But if I know that, so does Amazon…and it can take every purchase I’ve made from then to now and translate those purchases into relevant recommendations that, I suspect, turn into purchases more often than blind promotions that so many retailers send out. (I wonder how many vegans get sent ads for beef, or how many people with celiac disease get bread promotions.)
The effective use of data was the whole idea behind Dunnhumby, which was created in the mid-90s and then sold to Tesco; Kroger’s use of Dunnhumby data, and then its acquisition of Dunnhumby USA, has been a real differential advantage for the company.
That’s not to say there aren’t risks.
That became evident recently when, as the Boston Globe reported, Wayfair embarked on a new sales strategy that created a “new customer service team, the Wayfair Insider Program, that monitors shoppers’ online browsing habits and then steps in to offer assistance as a way to close a sale.”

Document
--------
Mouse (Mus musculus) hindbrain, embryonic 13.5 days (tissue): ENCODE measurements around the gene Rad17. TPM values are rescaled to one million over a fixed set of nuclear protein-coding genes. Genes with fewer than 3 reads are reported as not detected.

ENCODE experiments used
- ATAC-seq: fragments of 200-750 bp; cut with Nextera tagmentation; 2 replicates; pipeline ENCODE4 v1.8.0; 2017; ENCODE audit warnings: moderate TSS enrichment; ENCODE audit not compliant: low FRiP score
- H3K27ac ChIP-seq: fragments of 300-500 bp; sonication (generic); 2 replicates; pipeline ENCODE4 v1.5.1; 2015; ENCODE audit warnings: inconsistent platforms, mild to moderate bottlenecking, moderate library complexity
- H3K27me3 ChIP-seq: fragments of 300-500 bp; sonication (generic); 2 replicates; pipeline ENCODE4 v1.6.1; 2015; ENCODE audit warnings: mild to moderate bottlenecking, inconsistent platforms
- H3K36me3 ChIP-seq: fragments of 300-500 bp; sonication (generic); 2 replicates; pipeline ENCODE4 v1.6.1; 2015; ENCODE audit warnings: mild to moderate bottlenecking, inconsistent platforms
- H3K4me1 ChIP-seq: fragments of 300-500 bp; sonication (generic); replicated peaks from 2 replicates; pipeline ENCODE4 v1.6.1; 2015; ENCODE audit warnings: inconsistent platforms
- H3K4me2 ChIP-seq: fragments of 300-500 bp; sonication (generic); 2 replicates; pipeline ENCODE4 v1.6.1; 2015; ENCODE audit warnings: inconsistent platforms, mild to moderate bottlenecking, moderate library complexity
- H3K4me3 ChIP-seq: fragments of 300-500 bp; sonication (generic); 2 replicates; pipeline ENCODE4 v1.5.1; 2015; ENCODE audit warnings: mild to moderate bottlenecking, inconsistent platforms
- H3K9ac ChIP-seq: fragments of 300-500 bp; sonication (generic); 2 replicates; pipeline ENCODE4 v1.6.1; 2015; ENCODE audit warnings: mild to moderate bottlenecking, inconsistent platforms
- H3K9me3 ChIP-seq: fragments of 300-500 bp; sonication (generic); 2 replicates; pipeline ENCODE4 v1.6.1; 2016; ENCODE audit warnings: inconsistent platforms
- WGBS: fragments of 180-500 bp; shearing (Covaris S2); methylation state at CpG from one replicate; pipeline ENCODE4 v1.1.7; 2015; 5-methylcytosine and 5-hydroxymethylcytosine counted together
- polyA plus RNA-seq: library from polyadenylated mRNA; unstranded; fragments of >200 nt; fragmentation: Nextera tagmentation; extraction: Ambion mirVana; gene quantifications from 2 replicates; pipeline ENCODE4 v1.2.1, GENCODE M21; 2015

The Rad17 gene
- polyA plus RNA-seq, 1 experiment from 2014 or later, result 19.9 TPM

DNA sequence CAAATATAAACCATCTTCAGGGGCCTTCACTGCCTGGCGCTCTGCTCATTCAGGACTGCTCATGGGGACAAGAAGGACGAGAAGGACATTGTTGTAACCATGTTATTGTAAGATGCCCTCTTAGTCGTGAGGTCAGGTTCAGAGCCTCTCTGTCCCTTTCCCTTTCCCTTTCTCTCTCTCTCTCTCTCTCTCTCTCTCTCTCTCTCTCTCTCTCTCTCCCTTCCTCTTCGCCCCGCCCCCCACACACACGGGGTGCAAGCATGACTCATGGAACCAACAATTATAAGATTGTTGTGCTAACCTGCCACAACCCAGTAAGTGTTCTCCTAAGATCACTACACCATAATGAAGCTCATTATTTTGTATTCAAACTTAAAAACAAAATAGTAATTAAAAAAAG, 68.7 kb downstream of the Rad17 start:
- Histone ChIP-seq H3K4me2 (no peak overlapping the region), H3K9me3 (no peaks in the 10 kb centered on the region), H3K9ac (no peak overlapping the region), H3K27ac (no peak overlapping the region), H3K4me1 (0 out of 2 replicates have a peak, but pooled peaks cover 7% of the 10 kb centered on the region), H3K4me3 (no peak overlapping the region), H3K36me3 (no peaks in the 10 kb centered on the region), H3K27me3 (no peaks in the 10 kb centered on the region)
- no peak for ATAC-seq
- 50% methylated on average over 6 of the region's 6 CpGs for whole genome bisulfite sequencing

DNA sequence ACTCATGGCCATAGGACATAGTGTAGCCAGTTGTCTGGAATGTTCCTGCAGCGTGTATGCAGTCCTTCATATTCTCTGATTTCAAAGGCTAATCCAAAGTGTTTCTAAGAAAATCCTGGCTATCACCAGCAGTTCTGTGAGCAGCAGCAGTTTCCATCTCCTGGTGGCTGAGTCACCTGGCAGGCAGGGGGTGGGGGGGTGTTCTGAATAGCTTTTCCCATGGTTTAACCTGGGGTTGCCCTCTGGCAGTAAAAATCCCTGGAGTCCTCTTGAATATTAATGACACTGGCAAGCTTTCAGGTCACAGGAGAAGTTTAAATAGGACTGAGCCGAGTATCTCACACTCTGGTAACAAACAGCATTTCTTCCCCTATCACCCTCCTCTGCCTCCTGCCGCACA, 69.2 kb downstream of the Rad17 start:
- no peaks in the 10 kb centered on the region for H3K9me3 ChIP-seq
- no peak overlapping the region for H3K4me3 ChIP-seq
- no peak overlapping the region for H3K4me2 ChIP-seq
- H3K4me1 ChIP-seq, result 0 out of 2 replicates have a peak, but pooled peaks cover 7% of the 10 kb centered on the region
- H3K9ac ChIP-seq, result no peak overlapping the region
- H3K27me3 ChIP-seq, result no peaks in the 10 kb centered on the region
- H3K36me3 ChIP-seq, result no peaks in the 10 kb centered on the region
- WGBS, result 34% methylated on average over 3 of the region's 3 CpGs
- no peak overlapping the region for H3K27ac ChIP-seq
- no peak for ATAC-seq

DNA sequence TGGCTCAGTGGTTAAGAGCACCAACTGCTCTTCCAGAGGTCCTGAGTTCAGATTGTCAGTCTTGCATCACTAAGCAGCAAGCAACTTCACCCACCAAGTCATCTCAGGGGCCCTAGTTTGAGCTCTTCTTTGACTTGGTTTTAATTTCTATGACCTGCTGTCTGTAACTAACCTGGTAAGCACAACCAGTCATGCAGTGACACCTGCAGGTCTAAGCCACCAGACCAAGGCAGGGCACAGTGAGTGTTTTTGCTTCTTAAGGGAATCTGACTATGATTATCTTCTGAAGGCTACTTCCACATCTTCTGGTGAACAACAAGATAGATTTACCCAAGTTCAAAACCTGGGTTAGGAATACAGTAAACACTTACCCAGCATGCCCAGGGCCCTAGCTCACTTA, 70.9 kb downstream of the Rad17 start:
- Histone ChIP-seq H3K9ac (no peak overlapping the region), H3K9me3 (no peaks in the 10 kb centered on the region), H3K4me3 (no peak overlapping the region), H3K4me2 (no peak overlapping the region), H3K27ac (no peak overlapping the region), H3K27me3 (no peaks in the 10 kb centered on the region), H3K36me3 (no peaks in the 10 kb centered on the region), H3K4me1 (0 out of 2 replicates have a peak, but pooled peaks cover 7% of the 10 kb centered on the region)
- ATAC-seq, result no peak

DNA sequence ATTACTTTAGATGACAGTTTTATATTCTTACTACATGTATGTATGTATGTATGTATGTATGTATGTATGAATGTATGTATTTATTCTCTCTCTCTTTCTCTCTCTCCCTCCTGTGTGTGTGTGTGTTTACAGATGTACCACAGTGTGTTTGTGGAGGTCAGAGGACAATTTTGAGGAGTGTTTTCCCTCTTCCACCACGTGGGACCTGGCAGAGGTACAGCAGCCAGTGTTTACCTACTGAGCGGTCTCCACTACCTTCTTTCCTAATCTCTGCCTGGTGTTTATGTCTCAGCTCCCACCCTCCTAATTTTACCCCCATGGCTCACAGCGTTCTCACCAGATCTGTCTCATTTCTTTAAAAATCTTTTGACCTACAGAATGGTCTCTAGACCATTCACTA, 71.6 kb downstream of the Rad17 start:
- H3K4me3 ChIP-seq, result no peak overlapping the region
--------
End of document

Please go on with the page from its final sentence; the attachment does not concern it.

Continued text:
If you are spending a lot of time looking at an item and appear to be indecisive about buying it, you get a phone call from a Wayfair Insider, who offers to help close the deal.
Now, according to the Globe, the company says that “calls were not based on real-time browsing and noted that customers get an e-mail from Wayfair offering assistance before anyone places a call…there is a 48-hour lag time between someone browsing on the site and receiving a call; and that shoppers provide their phone number to the company in advance of their being contacted.”
But some folks still are creeped out by this and are telling the Insiders a) not to call, and b) let their superiors know that this is too much.
The thing is, there will be some people who would welcome the phone call. Maybe Wayfair just had to do a better job of emphasizing the opt-in nature of the program, which could’ve alleviated a lot of anxiety.
The line is different for everyone…which is one of the reasons that companies have to e careful about such efforts.